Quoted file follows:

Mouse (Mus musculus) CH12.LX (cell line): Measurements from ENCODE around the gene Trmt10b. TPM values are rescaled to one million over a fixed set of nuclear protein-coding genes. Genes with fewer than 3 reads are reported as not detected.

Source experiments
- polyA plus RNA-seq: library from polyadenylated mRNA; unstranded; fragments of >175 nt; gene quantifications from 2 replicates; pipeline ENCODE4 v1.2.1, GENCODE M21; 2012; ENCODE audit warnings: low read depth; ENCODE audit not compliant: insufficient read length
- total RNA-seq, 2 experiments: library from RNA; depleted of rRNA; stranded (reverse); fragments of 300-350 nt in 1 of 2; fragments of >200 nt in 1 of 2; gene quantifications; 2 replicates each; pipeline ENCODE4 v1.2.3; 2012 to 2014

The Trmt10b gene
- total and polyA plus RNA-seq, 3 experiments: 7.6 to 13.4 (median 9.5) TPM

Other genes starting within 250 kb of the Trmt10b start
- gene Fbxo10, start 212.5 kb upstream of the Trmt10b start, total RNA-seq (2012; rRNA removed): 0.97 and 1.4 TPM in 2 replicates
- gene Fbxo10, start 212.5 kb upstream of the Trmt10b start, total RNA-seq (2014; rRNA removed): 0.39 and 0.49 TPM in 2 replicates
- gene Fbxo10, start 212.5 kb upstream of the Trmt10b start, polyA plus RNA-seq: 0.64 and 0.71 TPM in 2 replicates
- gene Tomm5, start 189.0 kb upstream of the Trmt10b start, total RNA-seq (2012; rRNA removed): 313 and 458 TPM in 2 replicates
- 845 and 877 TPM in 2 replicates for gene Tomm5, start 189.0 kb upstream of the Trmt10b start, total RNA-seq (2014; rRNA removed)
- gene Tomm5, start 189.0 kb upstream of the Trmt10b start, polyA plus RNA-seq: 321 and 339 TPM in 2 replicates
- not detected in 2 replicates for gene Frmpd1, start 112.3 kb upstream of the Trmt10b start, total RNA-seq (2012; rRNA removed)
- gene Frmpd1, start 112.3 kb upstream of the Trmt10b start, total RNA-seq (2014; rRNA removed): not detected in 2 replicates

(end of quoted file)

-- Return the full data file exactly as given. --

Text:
Mouse (Mus musculus) CH12.LX (cell line): Measurements from ENCODE around the gene Trmt10b. TPM values are rescaled to one million over a fixed set of nuclear protein-coding genes. Genes with fewer than 3 reads are reported as not detected.

Source experiments
- polyA plus RNA-seq: library from polyadenylated mRNA; unstranded; fragments of >175 nt; gene quantifications from 2 replicates; pipeline ENCODE4 v1.2.1, GENCODE M21; 2012; ENCODE audit warnings: low read depth; ENCODE audit not compliant: insufficient read length
- total RNA-seq, 2 experiments: library from RNA; depleted of rRNA; stranded (reverse); fragments of 300-350 nt in 1 of 2; fragments of >200 nt in 1 of 2; gene quantifications; 2 replicates each; pipeline ENCODE4 v1.2.3; 2012 to 2014

The Trmt10b gene
- total and polyA plus RNA-seq, 3 experiments: 7.6 to 13.4 (median 9.5) TPM

Other genes starting within 250 kb of the Trmt10b start
- gene Fbxo10, start 212.5 kb upstream of the Trmt10b start, total RNA-seq (2012; rRNA removed): 0.97 and 1.4 TPM in 2 replicates
- gene Fbxo10, start 212.5 kb upstream of the Trmt10b start, total RNA-seq (2014; rRNA removed): 0.39 and 0.49 TPM in 2 replicates
- gene Fbxo10, start 212.5 kb upstream of the Trmt10b start, polyA plus RNA-seq: 0.64 and 0.71 TPM in 2 replicates
- gene Tomm5, start 189.0 kb upstream of the Trmt10b start, total RNA-seq (2012; rRNA removed): 313 and 458 TPM in 2 replicates
- 845 and 877 TPM in 2 replicates for gene Tomm5, start 189.0 kb upstream of the Trmt10b start, total RNA-seq (2014; rRNA removed)
- gene Tomm5, start 189.0 kb upstream of the Trmt10b start, polyA plus RNA-seq: 321 and 339 TPM in 2 replicates
- not detected in 2 replicates for gene Frmpd1, start 112.3 kb upstream of the Trmt10b start, total RNA-seq (2012; rRNA removed)
- gene Frmpd1, start 112.3 kb upstream of the Trmt10b start, total RNA-seq (2014; rRNA removed): not detected in 2 replicates